Over View of Satyam Palace in Mamura Village, Noida. Photo: Vikas Kumar/Catch News
Important Notice at main entrance of Satyam Palace in Mamura Village, Noida. Photo: Vikas Kumar/Catch News
One of the owner and staff Dinesh Pandey is giving ticket to his customer. Photo: Vikas Kumar/Catch News
A Man who waiting for his show is showing ticket of satyam Palace to camera. Photo: Vikas Kumar/Catch News
A man is going inside of Satyam Palace for watching his film. Photo: Vikas Kumar/Catch News
A Man is crossing inside passage of Satyam Palace. Photo: Vikas Kumar/Catch News
Show is about to start. A staff of Satyam Palace is playing film on DVD player. Photo: Vikas Kumar/Catch News
Group of people is enjoying film in Satyam Palace. You can also see a man is sleeping on bench inside theater. Photo: Vikas Kumar
Reaction on the face when he is watching film inside theater. Photo: Vikas Kumar/Catch News
Photo: Vikas Kumar/Catch News
Movie theatre with tickets for Rs 15-20 in the heart of Noida? It exists
In one corner of Noida lies the nondescript village of Mamura. Right from the entry point to the village, the poor socio-economic plight of the residents is obvious. Wherever you see, there are heaps of garbage. The stench of the overflowing sewage is unbearable.
Mamura lies in the heart of Uttar Pradesh's most advanced industrial hubs. However, the winds of progress seem to have bypassed the village. The population comprises of migrant workers from other parts of UP and Bihar, who work on daily wages in Delhi and Noida. They have live in Mamura for decades.
Satyam Palace runs in a two-room house with a projector and a CD player. It is the only way the villagers get to watch their favourite film stars, which include Mithun Chakraborty, Sunny Deol, Ajay Devgn and Govinda.
There are four shows a day in the cinema hall. Every show plays a different movie, most of them old releases. Tickets are priced between Rs 15-20.
As I stand outside Satyam Palace, the second show of the day is in progress. The movie being played is 'Jurm', a 1990 film directed by Mahesh Bhatt, with Vinod Khanna, Meenakshi Seshadri and Sangeeta Bijlani in lead roles.
The proprietor of Satyam Palace, Dinesh Verma, says: "Most villagers have cellphones these days. Many also have internet facilities. But they still like to watch movies on the large screen."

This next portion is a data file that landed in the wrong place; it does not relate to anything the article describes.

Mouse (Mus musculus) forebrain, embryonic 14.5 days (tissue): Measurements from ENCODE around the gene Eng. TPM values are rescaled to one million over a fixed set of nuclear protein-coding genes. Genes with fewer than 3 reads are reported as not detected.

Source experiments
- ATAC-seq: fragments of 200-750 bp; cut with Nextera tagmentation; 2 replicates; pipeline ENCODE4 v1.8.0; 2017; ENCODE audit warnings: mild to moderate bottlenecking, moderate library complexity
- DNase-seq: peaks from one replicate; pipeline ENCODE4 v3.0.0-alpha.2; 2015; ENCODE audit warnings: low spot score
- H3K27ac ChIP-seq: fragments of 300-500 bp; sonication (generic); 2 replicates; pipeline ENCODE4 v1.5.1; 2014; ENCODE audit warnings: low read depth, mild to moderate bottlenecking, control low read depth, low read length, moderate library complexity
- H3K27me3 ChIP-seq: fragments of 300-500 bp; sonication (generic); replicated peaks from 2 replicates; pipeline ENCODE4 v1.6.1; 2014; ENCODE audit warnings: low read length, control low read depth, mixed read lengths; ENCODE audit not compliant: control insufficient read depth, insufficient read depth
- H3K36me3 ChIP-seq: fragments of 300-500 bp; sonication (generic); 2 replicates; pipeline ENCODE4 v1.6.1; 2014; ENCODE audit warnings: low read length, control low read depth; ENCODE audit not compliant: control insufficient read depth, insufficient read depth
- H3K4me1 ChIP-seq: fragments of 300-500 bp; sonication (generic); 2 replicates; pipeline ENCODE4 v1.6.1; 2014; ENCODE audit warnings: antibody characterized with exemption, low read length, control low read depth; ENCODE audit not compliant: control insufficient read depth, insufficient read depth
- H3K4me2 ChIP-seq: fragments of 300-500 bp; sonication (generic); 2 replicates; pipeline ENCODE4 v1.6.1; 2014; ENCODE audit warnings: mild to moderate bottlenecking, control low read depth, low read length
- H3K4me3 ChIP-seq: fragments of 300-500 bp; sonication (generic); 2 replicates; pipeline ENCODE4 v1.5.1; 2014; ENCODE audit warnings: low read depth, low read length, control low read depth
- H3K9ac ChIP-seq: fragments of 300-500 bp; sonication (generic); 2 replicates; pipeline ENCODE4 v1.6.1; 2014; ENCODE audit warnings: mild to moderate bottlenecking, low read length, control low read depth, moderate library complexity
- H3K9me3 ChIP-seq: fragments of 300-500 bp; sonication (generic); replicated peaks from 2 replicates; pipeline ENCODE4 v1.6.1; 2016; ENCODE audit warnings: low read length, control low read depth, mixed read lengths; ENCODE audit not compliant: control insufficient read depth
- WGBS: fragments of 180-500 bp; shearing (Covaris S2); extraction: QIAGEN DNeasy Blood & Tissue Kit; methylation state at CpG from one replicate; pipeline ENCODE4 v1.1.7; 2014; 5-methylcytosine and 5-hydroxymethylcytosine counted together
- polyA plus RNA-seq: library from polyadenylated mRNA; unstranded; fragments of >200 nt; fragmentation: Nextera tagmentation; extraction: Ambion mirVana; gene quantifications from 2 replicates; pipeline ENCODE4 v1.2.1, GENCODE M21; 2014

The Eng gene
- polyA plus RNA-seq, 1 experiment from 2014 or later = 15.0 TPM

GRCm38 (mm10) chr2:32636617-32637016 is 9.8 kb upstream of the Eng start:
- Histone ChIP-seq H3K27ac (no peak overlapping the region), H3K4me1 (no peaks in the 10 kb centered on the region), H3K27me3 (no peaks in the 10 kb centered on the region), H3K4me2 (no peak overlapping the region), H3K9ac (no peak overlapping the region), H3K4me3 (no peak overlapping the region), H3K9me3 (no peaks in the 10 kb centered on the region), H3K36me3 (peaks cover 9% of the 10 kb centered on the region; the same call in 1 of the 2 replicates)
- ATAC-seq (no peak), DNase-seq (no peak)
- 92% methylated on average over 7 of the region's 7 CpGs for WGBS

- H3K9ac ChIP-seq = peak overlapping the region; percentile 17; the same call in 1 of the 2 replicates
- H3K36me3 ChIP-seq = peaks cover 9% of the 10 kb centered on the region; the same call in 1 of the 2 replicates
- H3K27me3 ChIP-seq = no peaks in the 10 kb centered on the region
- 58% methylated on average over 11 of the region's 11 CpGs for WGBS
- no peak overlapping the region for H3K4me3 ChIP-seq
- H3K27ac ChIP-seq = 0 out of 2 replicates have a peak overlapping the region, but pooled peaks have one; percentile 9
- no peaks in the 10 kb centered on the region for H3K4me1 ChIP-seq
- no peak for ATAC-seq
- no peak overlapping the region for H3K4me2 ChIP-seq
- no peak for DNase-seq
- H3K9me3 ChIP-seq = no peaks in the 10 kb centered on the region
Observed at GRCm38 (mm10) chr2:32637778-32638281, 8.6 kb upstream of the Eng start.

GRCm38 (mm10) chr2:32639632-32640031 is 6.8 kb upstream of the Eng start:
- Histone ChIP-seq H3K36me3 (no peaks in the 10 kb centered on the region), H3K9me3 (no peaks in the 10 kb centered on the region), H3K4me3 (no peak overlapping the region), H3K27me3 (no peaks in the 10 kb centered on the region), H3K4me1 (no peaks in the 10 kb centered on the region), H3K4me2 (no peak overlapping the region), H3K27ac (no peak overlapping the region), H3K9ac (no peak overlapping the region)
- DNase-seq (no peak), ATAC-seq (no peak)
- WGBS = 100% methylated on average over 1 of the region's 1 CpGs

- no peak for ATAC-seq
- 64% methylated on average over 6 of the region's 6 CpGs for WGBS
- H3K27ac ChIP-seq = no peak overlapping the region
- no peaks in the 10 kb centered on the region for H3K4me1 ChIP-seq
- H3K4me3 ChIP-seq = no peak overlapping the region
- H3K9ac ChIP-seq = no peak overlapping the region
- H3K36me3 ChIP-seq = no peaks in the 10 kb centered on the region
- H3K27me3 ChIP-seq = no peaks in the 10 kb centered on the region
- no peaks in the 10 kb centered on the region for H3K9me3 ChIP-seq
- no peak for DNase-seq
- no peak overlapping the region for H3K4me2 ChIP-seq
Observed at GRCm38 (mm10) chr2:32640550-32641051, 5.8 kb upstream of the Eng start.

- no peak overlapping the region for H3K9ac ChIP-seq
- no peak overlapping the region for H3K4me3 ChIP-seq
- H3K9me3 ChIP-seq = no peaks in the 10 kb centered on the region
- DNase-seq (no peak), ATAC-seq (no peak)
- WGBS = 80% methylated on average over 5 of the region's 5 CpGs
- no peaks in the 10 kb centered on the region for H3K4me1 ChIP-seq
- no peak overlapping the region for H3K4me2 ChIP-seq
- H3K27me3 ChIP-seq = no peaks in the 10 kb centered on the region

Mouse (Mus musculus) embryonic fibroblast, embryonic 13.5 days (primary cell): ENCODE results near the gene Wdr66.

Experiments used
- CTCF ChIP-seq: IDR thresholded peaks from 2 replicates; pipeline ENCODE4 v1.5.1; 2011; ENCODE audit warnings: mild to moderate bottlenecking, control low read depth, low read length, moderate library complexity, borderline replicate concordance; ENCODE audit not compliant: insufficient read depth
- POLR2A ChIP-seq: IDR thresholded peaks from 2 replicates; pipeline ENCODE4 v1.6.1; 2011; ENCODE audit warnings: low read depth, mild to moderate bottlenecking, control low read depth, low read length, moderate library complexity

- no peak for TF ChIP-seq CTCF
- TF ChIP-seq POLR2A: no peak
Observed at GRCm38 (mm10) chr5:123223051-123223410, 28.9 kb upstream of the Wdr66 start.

Asked if he is able to meet the expenses of running the theatre at such low ticket price, he replies, "We don't spend a large sum running this cinema hall. We only show old movies. Normally, about 100 people come to watch each show. Most of these are permanent customers. They buy tickets while going to work and watch the movie after coming back."
I ask Dinesh to take me to the room where movie is being played. He agrees, but with a word of caution: "You are welcome inside the hall. But, it's hot inside as these people don't allow the fans to be switched on during the show. It will be pitch dark inside."
Nevertheless, I enter the audience hall with my camera equipment. There's no entrance door, just a heavy curtain. Light fills the dark room as the curtain is disturbed by our entrance, causing a slight commotion among the viewers.
As I expected, there is sweltering heat. But, I was not told about the beedi and marijuana smoke that is choking my senses. I somehow stagger up to the front portion of the room, near the screen.
Some people have noticed my presence, while others are still too immersed in the movie. I seem to be an unwelcome guest at the show. I take some pictures in haste and come outside. I certainly don't want to interrupt their entertainment.
Dinesh welcomes me back with a smile. "What can you do? They insist on smoking inside, and start shouting if fans are switched on. I rarely go inside when the show is running," he says.
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